1. Modify the client desktop app to handle the new SQL query or update as a regular JDBC call.
  2. Launch the client desktop app and test it.
  3. Go to 1 if it fails…

There is nothing to code on the server side for a new SQL query, no client/server protocol to develop and test, and not need to restart Tomcat! The development cycle is mush easier and faster.

This is why we developed Awake SQL and we are now happy to release it as Open Source Software.

How it works

The Awake SQL framework consists of:

  1. A Client Library.
  2. A Server Manager.
  3. User Configuration classes injected at runtime (start of servlet container).

The Client Library is installed on the client side (typically a PC). The client app (typically a Swing/JavaFX Desktop App) accesses it through APIs that create a Connection instance. Each JDBC statement is then sent to the Server Manager for execution on the remote machine. The execution of each JDBC statement is conditioned by the rules defined in the Java User Configuration classes.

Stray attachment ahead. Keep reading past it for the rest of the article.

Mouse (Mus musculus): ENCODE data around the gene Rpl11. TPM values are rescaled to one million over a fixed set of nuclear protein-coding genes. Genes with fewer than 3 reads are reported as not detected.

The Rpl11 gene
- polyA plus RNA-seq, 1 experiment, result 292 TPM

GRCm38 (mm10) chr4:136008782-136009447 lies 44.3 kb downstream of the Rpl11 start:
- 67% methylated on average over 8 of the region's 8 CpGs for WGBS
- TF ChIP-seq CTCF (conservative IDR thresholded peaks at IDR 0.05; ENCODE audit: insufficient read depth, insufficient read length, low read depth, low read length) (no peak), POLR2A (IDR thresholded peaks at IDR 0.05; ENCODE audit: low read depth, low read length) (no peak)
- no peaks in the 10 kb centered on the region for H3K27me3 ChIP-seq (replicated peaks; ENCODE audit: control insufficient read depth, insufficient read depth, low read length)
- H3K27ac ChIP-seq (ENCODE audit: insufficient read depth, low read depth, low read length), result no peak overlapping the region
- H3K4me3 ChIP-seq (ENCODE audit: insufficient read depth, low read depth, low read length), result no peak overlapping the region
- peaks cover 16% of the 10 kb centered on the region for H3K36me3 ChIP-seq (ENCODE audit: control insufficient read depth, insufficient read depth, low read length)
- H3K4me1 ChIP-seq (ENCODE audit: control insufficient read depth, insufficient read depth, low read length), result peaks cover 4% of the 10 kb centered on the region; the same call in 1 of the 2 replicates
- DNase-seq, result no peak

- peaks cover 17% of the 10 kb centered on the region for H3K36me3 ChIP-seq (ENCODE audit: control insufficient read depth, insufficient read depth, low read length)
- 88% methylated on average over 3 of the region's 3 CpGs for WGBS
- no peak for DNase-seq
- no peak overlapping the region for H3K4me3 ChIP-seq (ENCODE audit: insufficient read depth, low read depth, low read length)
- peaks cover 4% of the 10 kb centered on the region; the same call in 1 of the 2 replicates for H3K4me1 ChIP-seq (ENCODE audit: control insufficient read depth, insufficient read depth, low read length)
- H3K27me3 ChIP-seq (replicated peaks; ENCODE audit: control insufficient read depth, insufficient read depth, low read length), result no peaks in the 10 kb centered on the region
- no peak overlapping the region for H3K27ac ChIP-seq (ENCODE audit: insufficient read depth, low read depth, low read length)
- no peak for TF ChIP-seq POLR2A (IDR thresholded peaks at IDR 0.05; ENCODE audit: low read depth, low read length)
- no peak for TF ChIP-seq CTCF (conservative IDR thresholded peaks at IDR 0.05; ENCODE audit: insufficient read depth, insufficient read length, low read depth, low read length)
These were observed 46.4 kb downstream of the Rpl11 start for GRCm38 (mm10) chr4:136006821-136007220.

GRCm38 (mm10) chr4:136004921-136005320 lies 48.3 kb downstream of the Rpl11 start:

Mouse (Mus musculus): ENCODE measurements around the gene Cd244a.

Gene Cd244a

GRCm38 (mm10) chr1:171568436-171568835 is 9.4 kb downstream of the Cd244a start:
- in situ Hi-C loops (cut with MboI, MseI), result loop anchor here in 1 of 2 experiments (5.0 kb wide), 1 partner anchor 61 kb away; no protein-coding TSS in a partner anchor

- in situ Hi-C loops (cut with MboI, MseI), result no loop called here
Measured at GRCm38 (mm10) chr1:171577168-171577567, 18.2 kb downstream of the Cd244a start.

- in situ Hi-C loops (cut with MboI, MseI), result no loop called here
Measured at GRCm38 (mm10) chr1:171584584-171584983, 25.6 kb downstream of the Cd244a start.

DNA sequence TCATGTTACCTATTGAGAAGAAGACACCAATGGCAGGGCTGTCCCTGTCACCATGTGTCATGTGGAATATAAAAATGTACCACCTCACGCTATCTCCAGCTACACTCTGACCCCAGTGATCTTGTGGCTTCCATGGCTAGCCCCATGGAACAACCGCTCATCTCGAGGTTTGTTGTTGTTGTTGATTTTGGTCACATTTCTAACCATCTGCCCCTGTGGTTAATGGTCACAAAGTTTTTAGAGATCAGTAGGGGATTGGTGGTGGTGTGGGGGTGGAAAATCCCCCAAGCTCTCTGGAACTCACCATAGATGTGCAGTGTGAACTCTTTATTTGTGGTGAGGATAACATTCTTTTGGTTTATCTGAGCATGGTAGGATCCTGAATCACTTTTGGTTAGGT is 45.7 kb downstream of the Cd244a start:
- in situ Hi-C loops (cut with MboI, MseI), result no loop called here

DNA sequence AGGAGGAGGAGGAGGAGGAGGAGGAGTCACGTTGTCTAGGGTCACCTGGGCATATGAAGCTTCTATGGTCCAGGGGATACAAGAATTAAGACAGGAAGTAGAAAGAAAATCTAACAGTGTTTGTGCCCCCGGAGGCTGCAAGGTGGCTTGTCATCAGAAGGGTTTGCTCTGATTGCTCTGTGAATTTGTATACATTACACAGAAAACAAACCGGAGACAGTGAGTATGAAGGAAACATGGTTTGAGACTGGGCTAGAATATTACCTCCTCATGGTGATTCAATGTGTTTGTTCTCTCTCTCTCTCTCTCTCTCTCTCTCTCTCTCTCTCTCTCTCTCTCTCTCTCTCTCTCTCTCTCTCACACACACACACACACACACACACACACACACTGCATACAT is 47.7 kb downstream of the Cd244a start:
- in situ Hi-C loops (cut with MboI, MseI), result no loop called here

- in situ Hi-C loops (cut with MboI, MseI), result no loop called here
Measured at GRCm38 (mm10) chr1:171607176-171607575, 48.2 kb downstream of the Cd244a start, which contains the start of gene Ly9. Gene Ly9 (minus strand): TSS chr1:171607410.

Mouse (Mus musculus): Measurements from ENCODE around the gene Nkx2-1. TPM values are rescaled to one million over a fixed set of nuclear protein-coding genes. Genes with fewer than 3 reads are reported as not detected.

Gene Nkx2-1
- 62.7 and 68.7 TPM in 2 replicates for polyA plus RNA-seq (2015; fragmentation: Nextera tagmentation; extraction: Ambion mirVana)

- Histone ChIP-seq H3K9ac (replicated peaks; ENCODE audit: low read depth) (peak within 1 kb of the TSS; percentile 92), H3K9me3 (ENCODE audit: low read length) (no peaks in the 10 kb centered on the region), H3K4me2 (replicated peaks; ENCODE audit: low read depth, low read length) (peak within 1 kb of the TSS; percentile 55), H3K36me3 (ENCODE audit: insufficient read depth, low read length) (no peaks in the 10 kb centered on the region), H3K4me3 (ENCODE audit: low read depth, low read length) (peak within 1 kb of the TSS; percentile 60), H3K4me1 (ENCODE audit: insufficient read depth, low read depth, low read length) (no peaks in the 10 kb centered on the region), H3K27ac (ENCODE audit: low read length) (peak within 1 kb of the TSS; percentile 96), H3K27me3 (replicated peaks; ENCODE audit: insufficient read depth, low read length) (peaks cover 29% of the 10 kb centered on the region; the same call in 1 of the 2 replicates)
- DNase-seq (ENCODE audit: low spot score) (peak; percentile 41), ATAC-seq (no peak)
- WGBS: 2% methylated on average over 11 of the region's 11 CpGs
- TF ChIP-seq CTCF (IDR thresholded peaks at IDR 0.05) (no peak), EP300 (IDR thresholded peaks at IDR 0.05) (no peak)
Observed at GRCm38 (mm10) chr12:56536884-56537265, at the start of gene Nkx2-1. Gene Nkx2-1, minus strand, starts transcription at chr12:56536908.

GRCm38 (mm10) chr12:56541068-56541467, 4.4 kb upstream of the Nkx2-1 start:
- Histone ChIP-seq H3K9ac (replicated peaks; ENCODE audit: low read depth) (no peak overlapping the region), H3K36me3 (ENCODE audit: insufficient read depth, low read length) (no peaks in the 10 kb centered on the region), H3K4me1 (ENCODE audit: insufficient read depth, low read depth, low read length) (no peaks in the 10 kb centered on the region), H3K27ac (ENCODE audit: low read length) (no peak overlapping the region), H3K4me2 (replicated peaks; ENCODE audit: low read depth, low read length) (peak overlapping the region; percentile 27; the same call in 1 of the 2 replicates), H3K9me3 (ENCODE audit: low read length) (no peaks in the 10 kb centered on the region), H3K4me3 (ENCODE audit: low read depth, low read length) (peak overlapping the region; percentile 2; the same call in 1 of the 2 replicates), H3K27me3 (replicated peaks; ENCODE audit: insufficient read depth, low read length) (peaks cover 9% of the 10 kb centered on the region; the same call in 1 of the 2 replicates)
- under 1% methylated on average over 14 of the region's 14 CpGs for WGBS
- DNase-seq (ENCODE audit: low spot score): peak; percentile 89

All communications between the PC and the Server simply go through  HTTP protocol on the standard 80 and 443 ports. (Communications may be secured using SSL/TLS).

Data transport & Optimizations

Techniques used:

  1. JSON format  with least possible meta-information is used for data transport.
  2. Large content (ResultSet, Blobs/Clobs…) are transferred using files. They are never loaded in memory on client or server side. Streaming techniques are always used to read and write their content.
  3. The server side is stateless: no user or session info are stored on the server. This allows to configure Awake SQL with any http load balancing & failover services.


This snippet shows how to create a JDBC Connection to a remote database and execute a SELECT query:

  // Define URL of the path to the AwakeSqlManager Servlet
  // We will use a secure SSL/TLS session. All uploads/downloads of SQL
  // data will be encrypted.
  String url = "https://www.acme.org/AwakeSqlManager";

  // The login info for strong authentication on server side:
  String username = "myUsername";